Thomas Wheeler, whose tenure as chairman of the Federal Communications Commission (FCC) has drawn sharp criticism from the Republican Party that will control the White House and both houses of Congress next year, has announced he will resign January 20, 2017.
"Serving as FCC Chairman during this period of historic technological change has been the greatest honor of my professional life," said Wheeler via a statement posted on the FCC website. "I am deeply grateful to the President for giving me this opportunity. I am especially thankful to the talented Commission staff for their service and sacrifice during my tenure. Their achievements have contributed to a thriving communications sector, where robust investment and world-leading innovation continue to drive our economy and meaningful improvements in the lives of the American people.
"It has been a privilege to work with my fellow Commissioners to help protect consumers, strengthen public safety and cyber-security, and ensure fast, fair, and open networks for all Americans," Wheeler's statement concluded.
Wheeler's aggressive pursuit of those goals, which has included adoption of Open Internet/Net Neutrality rules, an attempt to declare invalid state laws that restrict the ability of municipalities to build broadband networks, and opening the market for set-top boxes, has induced the ire of service providers, politicians, and the Republican members of the FCC. Many such policies were adopted by a 3-2 vote among the FCC commissioners, a group appointed by the President and ratified by Congress generally in a configuration that gives the President's party a one-seat advantage.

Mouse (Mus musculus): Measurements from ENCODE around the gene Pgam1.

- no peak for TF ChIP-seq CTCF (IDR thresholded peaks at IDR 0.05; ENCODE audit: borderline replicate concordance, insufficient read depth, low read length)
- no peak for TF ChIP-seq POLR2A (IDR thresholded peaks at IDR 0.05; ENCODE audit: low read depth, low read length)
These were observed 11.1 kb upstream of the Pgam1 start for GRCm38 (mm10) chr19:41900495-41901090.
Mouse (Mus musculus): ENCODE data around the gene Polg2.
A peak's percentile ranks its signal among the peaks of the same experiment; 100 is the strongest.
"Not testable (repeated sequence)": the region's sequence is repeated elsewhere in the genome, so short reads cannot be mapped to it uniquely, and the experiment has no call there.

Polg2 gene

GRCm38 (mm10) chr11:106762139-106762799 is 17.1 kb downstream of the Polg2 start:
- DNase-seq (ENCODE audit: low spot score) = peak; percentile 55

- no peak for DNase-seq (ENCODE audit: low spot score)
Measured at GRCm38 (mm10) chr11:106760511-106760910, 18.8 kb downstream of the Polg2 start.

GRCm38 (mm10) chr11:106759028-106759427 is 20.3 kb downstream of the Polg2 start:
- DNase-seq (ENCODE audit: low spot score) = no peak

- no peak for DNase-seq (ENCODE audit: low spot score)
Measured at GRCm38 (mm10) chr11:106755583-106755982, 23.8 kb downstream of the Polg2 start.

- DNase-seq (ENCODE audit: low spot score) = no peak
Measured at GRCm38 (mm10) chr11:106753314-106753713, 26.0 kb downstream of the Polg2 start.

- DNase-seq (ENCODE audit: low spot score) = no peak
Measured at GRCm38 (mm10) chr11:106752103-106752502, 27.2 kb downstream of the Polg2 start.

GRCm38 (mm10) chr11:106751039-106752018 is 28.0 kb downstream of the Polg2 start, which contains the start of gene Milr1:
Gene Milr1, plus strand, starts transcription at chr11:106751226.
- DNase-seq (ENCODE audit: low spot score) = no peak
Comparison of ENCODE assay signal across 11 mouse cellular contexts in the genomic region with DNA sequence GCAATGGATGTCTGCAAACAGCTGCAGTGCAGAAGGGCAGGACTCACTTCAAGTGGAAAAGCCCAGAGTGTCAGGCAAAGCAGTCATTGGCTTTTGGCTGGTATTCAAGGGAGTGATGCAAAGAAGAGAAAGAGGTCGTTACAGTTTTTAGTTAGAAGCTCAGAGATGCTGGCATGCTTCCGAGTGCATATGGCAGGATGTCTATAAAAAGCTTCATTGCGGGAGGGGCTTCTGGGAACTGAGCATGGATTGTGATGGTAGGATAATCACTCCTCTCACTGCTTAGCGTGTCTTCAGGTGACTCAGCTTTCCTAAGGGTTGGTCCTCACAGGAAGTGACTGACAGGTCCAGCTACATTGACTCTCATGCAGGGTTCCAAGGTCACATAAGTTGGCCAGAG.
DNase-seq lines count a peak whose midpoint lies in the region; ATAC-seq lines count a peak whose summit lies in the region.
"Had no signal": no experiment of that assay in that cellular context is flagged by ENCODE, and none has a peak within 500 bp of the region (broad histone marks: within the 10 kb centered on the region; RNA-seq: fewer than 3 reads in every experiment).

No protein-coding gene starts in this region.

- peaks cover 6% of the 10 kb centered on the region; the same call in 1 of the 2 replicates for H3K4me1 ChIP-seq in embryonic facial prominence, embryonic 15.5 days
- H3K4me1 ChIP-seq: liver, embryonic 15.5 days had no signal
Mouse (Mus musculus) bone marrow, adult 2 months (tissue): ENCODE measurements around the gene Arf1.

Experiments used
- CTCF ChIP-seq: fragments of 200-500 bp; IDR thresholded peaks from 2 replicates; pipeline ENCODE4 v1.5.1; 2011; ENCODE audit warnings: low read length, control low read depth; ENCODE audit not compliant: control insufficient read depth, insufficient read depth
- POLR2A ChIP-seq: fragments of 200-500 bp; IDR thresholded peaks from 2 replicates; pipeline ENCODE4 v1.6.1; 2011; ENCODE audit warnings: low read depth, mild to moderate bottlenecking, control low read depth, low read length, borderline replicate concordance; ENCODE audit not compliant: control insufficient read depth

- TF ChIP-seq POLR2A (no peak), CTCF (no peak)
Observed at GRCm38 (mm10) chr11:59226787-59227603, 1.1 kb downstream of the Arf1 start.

With the victory of President-elect Donald Trump in November's elections, the roster of commissioners was expected to change significantly next year. Wheeler's resignation and the foundering in Congress of Democratic Commissioner Jessica Rosenworcel's nomination for a new term mean there could be only three commissioners in place by the end of January: Republicans Michael O'Rielly and Ajit Pai and Democrat Mignon Clyburn. Pai's name has been floated in the media as a potential replacement for Wheeler.
However the FCC is configured once the occupant of the White House changes, many of Wheeler's policy initiatives are expected to be either scaled back or reversed completely. The Open Internet/Net Neutrality initiative appears to be high on hit list, press outlets speculate.
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